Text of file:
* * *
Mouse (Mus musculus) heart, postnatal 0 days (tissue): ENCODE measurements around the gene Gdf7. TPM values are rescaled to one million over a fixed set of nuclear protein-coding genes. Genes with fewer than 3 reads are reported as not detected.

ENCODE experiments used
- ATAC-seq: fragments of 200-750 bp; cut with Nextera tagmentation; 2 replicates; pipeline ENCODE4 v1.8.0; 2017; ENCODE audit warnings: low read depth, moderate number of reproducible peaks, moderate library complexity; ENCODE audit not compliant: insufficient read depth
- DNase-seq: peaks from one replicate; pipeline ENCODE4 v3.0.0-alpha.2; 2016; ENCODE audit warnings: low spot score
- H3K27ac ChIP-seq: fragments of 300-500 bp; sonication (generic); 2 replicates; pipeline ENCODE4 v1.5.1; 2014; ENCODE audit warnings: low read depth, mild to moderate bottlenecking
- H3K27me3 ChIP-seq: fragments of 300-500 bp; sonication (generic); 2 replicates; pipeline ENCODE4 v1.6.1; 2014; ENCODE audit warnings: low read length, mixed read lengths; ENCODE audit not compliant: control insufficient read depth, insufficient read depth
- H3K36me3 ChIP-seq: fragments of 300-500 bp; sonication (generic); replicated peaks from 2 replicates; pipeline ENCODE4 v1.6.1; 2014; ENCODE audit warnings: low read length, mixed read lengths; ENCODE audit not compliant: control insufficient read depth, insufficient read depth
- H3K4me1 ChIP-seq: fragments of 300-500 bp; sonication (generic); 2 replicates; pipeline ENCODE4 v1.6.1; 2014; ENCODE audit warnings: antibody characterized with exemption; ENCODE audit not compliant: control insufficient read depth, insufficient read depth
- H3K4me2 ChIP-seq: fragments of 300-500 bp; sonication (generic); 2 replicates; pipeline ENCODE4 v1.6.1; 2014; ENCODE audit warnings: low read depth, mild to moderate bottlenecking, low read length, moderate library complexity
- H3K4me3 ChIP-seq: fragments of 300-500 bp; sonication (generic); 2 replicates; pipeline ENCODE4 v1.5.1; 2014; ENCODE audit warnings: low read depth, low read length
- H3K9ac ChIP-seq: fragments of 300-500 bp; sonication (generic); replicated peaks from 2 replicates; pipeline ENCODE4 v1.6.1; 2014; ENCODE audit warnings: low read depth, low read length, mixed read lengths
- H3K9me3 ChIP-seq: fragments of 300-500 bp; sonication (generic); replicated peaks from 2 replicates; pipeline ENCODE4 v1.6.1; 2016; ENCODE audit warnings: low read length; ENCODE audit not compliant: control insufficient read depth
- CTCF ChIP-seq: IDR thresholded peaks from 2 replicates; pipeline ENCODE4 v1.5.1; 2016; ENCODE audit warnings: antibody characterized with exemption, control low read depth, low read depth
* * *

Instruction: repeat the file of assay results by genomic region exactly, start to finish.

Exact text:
Mouse (Mus musculus) heart, postnatal 0 days (tissue): ENCODE measurements around the gene Gdf7. TPM values are rescaled to one million over a fixed set of nuclear protein-coding genes. Genes with fewer than 3 reads are reported as not detected.

ENCODE experiments used
- ATAC-seq: fragments of 200-750 bp; cut with Nextera tagmentation; 2 replicates; pipeline ENCODE4 v1.8.0; 2017; ENCODE audit warnings: low read depth, moderate number of reproducible peaks, moderate library complexity; ENCODE audit not compliant: insufficient read depth
- DNase-seq: peaks from one replicate; pipeline ENCODE4 v3.0.0-alpha.2; 2016; ENCODE audit warnings: low spot score
- H3K27ac ChIP-seq: fragments of 300-500 bp; sonication (generic); 2 replicates; pipeline ENCODE4 v1.5.1; 2014; ENCODE audit warnings: low read depth, mild to moderate bottlenecking
- H3K27me3 ChIP-seq: fragments of 300-500 bp; sonication (generic); 2 replicates; pipeline ENCODE4 v1.6.1; 2014; ENCODE audit warnings: low read length, mixed read lengths; ENCODE audit not compliant: control insufficient read depth, insufficient read depth
- H3K36me3 ChIP-seq: fragments of 300-500 bp; sonication (generic); replicated peaks from 2 replicates; pipeline ENCODE4 v1.6.1; 2014; ENCODE audit warnings: low read length, mixed read lengths; ENCODE audit not compliant: control insufficient read depth, insufficient read depth
- H3K4me1 ChIP-seq: fragments of 300-500 bp; sonication (generic); 2 replicates; pipeline ENCODE4 v1.6.1; 2014; ENCODE audit warnings: antibody characterized with exemption; ENCODE audit not compliant: control insufficient read depth, insufficient read depth
- H3K4me2 ChIP-seq: fragments of 300-500 bp; sonication (generic); 2 replicates; pipeline ENCODE4 v1.6.1; 2014; ENCODE audit warnings: low read depth, mild to moderate bottlenecking, low read length, moderate library complexity
- H3K4me3 ChIP-seq: fragments of 300-500 bp; sonication (generic); 2 replicates; pipeline ENCODE4 v1.5.1; 2014; ENCODE audit warnings: low read depth, low read length
- H3K9ac ChIP-seq: fragments of 300-500 bp; sonication (generic); replicated peaks from 2 replicates; pipeline ENCODE4 v1.6.1; 2014; ENCODE audit warnings: low read depth, low read length, mixed read lengths
- H3K9me3 ChIP-seq: fragments of 300-500 bp; sonication (generic); replicated peaks from 2 replicates; pipeline ENCODE4 v1.6.1; 2016; ENCODE audit warnings: low read length; ENCODE audit not compliant: control insufficient read depth
- CTCF ChIP-seq: IDR thresholded peaks from 2 replicates; pipeline ENCODE4 v1.5.1; 2016; ENCODE audit warnings: antibody characterized with exemption, control low read depth, low read depth